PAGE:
Lady Cab Driver

April 1984 in Salem, Massachusetts

One nice thing about working for Greater Lynn Mental Health in the early 1980s…you were not likely to sleep alone for very long. working long hours for very low pay instilled a comraderie in many direct care staff that led to bonds of affection or at least infatuation in many cases. It was a predominantly young workforce that was required to spend many hours in group home settings. work was an easy place to meet and in many cases hook up with coworkers. Many times this resulted in great relationships, friendships, & intimate adventures. Other times it led to the sad discovery that people are sometimes less than completely honest about little things like age, relationship status, immigration status, and/or sexual preference. C’est La vie. In most cases the results were good…I think.

In the early spring of 1984 Kathe Camara ditched me & started seeing a self proclaimed shaman named Deacon. I was devastated. After six years and many crazy changes there was a finality I could not accept. We had shared so many dreams & Visions & the bitter realization that none of them would come to pass was tearing me apart. I pondered how I would tell my Uncle Jake that Kathe’s little boy Jacob would not become my stepson, and wondered how Kathe had explained to her grandmother that we would not marry and move to Rockport after all, because she was moving in with some guy she had just met, thanks to my former housemate Donna Marie & local griot Donna OSullivan. I felt betrayed by all three of them, and spent nearly four weeks in anguished celibacy.

Trying to forget about her, I threw myself into my work, accepting extra weekend hours at the West Lynn group home. Many of these hours I found myself working Jerrie,  a unique woman from Salem; an ordained Methodist Minister who drove a Taxi in Hamilton-Wenham during the week.  I got a kick out of that cuz I had recently purchased Prince’s “1999” album and my favorite song was “Lady cab Driver” (This is for whoever taught you how to kiss in designer jeans!) Jerrie was 10 years older than me but that didn’t matter too much-the previous year I dated my ex-boss who was 9 years my senior. She was easy to talk to, had an easy free flowing laugh. We got real close real quick. I remember cooking mussels in white wine for her at her Essex Street apartment. After all the drama in my previous relationship, things were for the most part relaxed like the Jackson Browne song “Peaceful Easy Feeling”. Not entirely though. I knew she had been involved for many years with a woman who worked in a Greater Lynn Mental Health program, and she never said with clarity “it’s over”. This may sound stupid but it perplexed me that her hair was shorter than mine. we went out for less than 3 months. I met Revere Girl & the attraction was so strong…I went to my Therapist Herb Lovett & said , “I have never been the person to say it’s over. What do I do? ” He said, “Is it harder to be a hammer than a nail?”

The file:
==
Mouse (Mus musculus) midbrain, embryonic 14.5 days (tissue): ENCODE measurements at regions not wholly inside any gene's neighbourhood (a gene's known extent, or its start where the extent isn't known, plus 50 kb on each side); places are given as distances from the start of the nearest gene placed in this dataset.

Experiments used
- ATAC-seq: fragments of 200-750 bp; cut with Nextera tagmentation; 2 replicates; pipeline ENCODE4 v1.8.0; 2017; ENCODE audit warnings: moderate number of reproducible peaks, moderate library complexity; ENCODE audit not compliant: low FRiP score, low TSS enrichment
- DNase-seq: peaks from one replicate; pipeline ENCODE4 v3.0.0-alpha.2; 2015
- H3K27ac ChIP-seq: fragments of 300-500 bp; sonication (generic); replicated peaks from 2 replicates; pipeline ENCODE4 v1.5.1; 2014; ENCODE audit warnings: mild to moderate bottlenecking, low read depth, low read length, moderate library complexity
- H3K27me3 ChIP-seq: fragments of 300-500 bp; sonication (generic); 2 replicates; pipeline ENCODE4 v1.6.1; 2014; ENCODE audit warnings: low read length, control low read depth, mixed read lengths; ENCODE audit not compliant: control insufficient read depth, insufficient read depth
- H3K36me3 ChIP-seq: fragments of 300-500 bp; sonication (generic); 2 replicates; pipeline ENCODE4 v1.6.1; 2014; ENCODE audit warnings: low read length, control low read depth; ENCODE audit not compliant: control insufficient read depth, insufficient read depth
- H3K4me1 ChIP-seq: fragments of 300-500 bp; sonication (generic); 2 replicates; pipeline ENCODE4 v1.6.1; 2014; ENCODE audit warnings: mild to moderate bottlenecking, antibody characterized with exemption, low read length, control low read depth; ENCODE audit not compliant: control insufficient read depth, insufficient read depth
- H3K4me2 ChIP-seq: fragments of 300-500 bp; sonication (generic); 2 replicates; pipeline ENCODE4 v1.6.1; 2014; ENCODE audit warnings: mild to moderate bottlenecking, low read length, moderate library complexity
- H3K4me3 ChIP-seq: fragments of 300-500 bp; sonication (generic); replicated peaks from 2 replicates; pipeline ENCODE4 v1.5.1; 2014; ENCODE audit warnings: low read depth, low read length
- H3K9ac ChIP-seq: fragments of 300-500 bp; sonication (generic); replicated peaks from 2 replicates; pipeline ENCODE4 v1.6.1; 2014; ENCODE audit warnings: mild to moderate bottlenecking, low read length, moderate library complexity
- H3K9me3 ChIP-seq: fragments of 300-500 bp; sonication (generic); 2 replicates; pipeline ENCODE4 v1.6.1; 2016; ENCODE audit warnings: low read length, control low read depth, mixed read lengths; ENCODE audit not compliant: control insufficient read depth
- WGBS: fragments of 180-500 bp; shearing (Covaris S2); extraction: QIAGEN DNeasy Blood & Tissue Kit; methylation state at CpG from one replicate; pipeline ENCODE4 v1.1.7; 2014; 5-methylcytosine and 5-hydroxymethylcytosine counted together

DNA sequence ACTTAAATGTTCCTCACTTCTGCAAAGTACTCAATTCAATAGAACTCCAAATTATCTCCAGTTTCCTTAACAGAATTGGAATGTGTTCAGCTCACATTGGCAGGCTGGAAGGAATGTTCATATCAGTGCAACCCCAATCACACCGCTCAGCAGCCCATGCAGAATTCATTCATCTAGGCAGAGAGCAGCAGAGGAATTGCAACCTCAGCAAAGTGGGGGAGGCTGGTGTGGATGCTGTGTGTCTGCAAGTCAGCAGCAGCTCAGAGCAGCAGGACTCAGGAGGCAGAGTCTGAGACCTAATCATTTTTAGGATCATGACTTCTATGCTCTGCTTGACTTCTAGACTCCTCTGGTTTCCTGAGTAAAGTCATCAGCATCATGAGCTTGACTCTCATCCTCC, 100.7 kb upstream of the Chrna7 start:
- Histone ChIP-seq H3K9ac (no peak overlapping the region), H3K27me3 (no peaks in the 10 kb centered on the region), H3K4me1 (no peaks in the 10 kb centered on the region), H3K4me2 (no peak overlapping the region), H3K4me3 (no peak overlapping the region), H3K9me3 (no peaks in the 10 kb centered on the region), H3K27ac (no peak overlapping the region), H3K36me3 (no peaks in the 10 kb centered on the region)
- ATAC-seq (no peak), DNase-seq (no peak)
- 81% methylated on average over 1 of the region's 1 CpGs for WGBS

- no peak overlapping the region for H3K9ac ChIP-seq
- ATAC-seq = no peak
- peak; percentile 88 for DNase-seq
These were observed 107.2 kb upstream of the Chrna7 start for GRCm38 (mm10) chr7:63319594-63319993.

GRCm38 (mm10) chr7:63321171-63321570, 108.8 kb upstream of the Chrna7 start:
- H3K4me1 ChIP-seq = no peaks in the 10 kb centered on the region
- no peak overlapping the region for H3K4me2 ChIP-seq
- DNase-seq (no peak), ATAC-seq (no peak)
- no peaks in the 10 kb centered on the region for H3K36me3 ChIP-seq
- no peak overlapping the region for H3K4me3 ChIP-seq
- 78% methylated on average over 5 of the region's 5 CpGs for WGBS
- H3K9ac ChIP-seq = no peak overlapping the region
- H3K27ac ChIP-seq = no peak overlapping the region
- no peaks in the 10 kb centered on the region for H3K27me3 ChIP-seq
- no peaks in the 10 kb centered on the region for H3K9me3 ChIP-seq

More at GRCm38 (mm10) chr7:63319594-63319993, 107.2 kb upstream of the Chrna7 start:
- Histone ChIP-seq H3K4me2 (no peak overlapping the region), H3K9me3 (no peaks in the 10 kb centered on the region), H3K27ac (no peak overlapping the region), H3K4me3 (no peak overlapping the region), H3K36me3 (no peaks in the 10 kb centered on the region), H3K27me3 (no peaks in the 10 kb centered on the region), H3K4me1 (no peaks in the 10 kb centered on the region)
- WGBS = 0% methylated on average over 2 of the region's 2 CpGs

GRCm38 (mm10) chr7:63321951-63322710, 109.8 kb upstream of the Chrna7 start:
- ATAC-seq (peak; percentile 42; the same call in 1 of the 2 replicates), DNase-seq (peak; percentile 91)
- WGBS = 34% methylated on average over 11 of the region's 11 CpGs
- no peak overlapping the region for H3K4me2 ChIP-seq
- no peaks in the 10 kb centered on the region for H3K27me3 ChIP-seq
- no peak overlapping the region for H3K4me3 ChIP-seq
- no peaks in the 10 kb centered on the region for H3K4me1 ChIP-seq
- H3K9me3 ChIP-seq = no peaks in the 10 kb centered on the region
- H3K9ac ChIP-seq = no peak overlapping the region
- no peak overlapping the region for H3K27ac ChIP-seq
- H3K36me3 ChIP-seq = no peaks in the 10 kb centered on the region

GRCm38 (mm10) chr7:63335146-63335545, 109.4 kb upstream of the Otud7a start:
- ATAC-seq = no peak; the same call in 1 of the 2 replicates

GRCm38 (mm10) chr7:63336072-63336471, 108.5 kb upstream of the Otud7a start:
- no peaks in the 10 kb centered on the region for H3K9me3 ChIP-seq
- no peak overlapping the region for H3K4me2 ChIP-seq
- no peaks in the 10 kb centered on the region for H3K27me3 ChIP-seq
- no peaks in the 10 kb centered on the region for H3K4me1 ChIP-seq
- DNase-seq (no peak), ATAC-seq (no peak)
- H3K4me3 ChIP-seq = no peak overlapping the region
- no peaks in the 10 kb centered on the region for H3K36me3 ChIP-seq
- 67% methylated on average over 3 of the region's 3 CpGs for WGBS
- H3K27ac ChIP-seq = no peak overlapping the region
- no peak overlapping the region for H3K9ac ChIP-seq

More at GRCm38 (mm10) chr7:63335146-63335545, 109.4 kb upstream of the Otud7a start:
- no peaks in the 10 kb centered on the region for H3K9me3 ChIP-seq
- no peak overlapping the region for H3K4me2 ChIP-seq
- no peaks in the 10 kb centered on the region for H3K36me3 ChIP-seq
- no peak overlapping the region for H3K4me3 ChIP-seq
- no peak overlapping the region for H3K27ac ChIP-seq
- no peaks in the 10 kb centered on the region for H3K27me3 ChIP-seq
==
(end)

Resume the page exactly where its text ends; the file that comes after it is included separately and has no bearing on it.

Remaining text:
Five months later Jerrie enacted her revenge. I had been promoted to Assistant Director of the group home in West Lynn. I reported to work one afternoon and found on my desk a half empty bottle of Johnny Walker Red. I had left the scotch at Jerrie’s apartment and long ago forgotten about it. My supervisor was furious to see it on my desk and snarled at me. “What’s that doing here? Paul, you can’t have that here!” I said, “Lisa- I wasn’t planning on having it here. If you’ll excuse me I’ll put in the trunk of my car…” At the end of my shift I drove home, opened that bottle and poured a double scotch and soda.


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Written by PaulPallazola